A: Fraud is a very real and growing threat to mobile advertising. There is an estimated loss of $1.3 billion annually in mobile fraud (compared to $3.2 billion in desktop fraud), according the IAB. We are still in the relatively nascent stages of the mobile and app advertising sector’s growth, and fraud is a concern that is holding buyers back from jumping in with both feet. As an industry, we have to do better at combating fraud through a combination of better technologies aimed at identifying and fighting it. We also need better agreements from the important players in the ecosystem — from advertisers and agencies to publishers and tech enablers — to collaboratively come up with best practices on how to prevent fraud from happening in the first place. We ourselves have been fighting fraud since 2013, when we started working with several of the industry’s largest advertisers. Our comprehensive fraud solutions utilize the industry’s largest mobile marketing database to deliver the tools and capabilities the modern marketer needs to actively prevent mobile fraud. While the liability of removing fraud from authentic traffic lies on the seller (the network), we believe it is our responsibility as an attribution analytics provider to help in protecting our advertising partners from fraud. In fact, we have removed networks from our platform because we believed they were intentionally delivering fraudulent installs. At the end of the day, everything we do comes back to ROI, and fraud must be deterred because fraudulent users don’t make real money transactions.
Q: Everyone knows last-click attribution model is flawed. What is the best way to make up for this?
A: At AppsFlyer we’ve been trying to move the industry to more of a multi-touch and view-thru attribution model that accounts for every ad source that contributed to a consumer’s decision to download and engage with an app, instead of just the last ad source that they clicked on. This gives advertisers a much more accurate sense of how effective each of their campaign sources is, and it will enable them to conduct more effective campaigns going forward. We launched multi-touch and view-thru attribution nearly a year ago, so the technology is in place. Now it’s just a matter of educating the industry that this is a superior way to measure campaigns. Even though it’s not quite so simplistic, multi-touch attribution is more nuanced and ultimately more accurate, so most marketers have come to embrace it.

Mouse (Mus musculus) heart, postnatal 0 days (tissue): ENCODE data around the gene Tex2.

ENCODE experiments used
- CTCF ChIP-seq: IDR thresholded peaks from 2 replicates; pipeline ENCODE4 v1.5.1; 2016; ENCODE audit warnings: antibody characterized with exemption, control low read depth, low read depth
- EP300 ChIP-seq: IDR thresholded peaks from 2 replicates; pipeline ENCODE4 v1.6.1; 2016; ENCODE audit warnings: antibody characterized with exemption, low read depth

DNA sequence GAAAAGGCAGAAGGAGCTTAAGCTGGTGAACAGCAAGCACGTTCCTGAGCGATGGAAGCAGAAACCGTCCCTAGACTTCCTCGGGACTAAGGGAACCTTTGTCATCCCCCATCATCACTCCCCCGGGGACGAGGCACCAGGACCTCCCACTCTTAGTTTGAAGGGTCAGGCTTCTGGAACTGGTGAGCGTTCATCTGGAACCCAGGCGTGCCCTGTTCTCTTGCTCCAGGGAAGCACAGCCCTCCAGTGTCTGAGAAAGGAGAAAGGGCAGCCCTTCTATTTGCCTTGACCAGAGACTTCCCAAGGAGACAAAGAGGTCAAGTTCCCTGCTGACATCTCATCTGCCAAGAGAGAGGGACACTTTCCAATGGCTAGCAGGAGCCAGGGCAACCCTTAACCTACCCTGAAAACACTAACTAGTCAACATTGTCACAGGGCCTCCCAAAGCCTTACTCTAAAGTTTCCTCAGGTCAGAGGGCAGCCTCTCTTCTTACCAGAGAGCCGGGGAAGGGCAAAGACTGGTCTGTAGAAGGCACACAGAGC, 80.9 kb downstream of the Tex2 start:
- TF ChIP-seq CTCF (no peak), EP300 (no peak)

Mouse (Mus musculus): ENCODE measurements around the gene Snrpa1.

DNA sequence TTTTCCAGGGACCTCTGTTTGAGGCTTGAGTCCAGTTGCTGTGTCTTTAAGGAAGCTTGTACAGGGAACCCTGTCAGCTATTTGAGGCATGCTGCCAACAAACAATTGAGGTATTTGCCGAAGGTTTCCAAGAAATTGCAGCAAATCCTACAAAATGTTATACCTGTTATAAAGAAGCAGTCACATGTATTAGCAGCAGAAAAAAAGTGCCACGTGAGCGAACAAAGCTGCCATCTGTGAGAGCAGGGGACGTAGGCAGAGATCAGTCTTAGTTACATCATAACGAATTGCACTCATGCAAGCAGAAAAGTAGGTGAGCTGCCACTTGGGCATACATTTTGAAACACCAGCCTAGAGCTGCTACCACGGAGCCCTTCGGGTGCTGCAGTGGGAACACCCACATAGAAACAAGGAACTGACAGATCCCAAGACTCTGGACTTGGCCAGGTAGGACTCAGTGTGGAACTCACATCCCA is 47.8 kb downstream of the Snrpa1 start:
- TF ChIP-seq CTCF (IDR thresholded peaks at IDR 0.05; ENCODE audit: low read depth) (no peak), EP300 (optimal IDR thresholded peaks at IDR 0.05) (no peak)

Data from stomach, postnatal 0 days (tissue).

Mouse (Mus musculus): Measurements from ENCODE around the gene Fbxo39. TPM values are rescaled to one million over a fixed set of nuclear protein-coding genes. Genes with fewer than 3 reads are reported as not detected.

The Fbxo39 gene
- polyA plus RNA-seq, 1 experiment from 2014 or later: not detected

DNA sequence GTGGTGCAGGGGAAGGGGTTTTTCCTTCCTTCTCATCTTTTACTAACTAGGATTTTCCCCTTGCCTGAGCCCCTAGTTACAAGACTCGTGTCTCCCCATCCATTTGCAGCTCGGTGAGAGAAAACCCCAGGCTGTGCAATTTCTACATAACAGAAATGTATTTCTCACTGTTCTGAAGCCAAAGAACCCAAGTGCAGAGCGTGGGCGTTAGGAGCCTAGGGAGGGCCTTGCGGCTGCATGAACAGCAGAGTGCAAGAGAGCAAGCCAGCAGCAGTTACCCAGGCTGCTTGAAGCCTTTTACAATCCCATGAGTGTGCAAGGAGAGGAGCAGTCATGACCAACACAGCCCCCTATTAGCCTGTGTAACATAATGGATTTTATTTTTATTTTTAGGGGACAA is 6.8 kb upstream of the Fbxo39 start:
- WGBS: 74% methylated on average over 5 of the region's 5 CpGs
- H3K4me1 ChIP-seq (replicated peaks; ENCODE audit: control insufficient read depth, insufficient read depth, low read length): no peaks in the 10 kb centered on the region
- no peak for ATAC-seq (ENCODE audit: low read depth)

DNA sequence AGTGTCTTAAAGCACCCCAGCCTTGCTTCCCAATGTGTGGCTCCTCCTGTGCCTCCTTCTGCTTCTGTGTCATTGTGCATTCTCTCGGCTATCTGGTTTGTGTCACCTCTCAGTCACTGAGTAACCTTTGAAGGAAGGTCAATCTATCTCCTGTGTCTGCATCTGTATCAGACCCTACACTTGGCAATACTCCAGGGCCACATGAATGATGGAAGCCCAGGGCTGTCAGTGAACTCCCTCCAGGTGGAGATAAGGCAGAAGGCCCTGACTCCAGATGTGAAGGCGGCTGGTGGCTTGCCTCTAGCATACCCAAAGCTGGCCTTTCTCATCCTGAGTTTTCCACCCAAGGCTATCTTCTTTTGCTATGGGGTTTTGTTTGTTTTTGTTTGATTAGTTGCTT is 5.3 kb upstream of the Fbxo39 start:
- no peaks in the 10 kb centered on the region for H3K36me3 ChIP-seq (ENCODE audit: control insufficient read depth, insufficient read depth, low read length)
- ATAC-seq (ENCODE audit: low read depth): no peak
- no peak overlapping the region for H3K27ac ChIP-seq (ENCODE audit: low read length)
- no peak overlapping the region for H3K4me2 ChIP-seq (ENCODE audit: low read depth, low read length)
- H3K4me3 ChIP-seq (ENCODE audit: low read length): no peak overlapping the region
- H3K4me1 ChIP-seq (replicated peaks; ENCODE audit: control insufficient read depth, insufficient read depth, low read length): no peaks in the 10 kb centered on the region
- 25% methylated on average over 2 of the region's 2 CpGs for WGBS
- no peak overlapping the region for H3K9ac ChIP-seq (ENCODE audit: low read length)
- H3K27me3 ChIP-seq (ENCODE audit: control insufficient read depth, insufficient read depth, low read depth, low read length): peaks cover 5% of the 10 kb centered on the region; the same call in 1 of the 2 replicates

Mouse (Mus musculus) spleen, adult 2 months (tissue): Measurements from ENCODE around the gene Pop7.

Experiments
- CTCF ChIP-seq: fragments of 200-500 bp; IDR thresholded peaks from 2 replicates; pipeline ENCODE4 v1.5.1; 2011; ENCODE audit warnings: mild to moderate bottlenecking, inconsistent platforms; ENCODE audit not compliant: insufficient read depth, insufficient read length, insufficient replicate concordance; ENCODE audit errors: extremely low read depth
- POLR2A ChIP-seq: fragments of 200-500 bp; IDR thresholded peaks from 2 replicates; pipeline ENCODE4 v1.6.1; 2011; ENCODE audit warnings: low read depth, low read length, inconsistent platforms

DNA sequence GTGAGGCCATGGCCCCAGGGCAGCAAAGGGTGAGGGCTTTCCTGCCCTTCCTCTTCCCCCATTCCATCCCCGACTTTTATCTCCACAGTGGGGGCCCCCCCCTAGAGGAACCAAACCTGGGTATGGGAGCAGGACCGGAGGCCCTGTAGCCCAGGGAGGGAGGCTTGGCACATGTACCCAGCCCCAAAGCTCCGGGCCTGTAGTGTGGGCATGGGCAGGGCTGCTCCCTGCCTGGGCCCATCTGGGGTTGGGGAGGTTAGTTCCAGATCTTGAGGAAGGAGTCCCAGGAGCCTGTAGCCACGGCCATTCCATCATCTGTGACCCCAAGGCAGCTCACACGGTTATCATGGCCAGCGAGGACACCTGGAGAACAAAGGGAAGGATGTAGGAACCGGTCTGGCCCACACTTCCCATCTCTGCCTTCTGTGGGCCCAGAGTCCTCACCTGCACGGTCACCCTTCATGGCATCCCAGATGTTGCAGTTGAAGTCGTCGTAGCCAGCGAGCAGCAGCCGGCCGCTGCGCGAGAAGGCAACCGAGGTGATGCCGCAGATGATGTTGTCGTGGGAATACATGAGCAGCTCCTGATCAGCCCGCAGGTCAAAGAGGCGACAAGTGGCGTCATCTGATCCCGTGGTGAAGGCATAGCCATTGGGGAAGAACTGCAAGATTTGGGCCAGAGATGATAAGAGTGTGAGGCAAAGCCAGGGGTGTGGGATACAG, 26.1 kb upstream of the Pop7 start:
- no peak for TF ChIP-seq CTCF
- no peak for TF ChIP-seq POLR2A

Q: With engagement becoming more important than ever, are re-targeting and re-engagement efforts growing?
A: Absolutely. With user acquisition rates climbing and competition for consumer mindshare increasing steadily, more and more app marketers have shifted their focus to include more re-targeting and re-engagement campaigns. These marketers realize the value of qualified prospects and customers. It is much more cost-effective to market to consumers who have already demonstrated interest in your app than to continue casting a wide net in an effort to find more potential users. Re-targeting and re-engagement campaigns are also much easier now, since our clients already have all their data and segments with us and it is very easy for our clients to run re-engagement campaigns with all the major players like Facebook and Google, based on their data. In addition, our clients can use advanced features like Facebook’s “Lookalike” service based on that data.
Q: With marketing becoming more integrated across different channels and platforms, how do you see the measurement space taking shape in the next 3 – 5 years?
A: The marketing and ad space is in a state of extreme flux right now, and it’s important that measurement keeps up with it. For instance, it will be interesting to see how the Internet of Things, VR and other innovations affects marketers over the next few years, as I’m sure both will pose tremendous opportunities but also new challenges. Marketing will also continue to get more personalized and contextual, meaning that measurement tools will have to make sure they can track the effectiveness of increased pinpointed targeting and personalization. And of course, there’s always the unknown. As a provider of measurement tools, we are always making sure we’re ahead of or quickly responding to new technologies and new techniques that emerge. In other words, we want to measure everything that is measurable, in order to provide the primary set of data every marketer needs to have everyday.
About Oren Kaniel / CEO & Co-Founder of AppsFlyer
Oren is the CEO & co-founder of AppsFlyer, the market leader in Mobile Attribution Analytics. Oren holds a BA in Computer Science, Cum Laude, from the Technion, and an MBA from IDC, as part of an exchange with the Wharton Business School.